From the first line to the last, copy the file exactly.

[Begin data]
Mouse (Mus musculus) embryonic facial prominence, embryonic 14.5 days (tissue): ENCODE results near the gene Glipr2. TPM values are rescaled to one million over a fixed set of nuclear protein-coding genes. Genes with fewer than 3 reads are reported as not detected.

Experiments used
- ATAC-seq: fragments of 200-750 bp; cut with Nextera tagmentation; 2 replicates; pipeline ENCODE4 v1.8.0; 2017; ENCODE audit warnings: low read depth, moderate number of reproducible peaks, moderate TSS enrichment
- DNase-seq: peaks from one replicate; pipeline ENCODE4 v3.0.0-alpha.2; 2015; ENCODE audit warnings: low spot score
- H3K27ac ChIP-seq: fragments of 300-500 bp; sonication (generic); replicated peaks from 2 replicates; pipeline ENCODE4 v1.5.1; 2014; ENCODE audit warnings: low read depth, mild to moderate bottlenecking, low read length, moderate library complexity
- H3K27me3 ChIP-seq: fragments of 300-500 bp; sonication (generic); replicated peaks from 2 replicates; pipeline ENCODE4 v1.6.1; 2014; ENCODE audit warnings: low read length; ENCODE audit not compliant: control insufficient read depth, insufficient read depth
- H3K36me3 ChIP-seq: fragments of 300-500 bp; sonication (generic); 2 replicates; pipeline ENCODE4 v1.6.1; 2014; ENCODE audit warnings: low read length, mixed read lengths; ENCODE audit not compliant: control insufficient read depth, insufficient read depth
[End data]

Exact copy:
Mouse (Mus musculus) embryonic facial prominence, embryonic 14.5 days (tissue): ENCODE results near the gene Glipr2. TPM values are rescaled to one million over a fixed set of nuclear protein-coding genes. Genes with fewer than 3 reads are reported as not detected.

Experiments used
- ATAC-seq: fragments of 200-750 bp; cut with Nextera tagmentation; 2 replicates; pipeline ENCODE4 v1.8.0; 2017; ENCODE audit warnings: low read depth, moderate number of reproducible peaks, moderate TSS enrichment
- DNase-seq: peaks from one replicate; pipeline ENCODE4 v3.0.0-alpha.2; 2015; ENCODE audit warnings: low spot score
- H3K27ac ChIP-seq: fragments of 300-500 bp; sonication (generic); replicated peaks from 2 replicates; pipeline ENCODE4 v1.5.1; 2014; ENCODE audit warnings: low read depth, mild to moderate bottlenecking, low read length, moderate library complexity
- H3K27me3 ChIP-seq: fragments of 300-500 bp; sonication (generic); replicated peaks from 2 replicates; pipeline ENCODE4 v1.6.1; 2014; ENCODE audit warnings: low read length; ENCODE audit not compliant: control insufficient read depth, insufficient read depth
- H3K36me3 ChIP-seq: fragments of 300-500 bp; sonication (generic); 2 replicates; pipeline ENCODE4 v1.6.1; 2014; ENCODE audit warnings: low read length, mixed read lengths; ENCODE audit not compliant: control insufficient read depth, insufficient read depth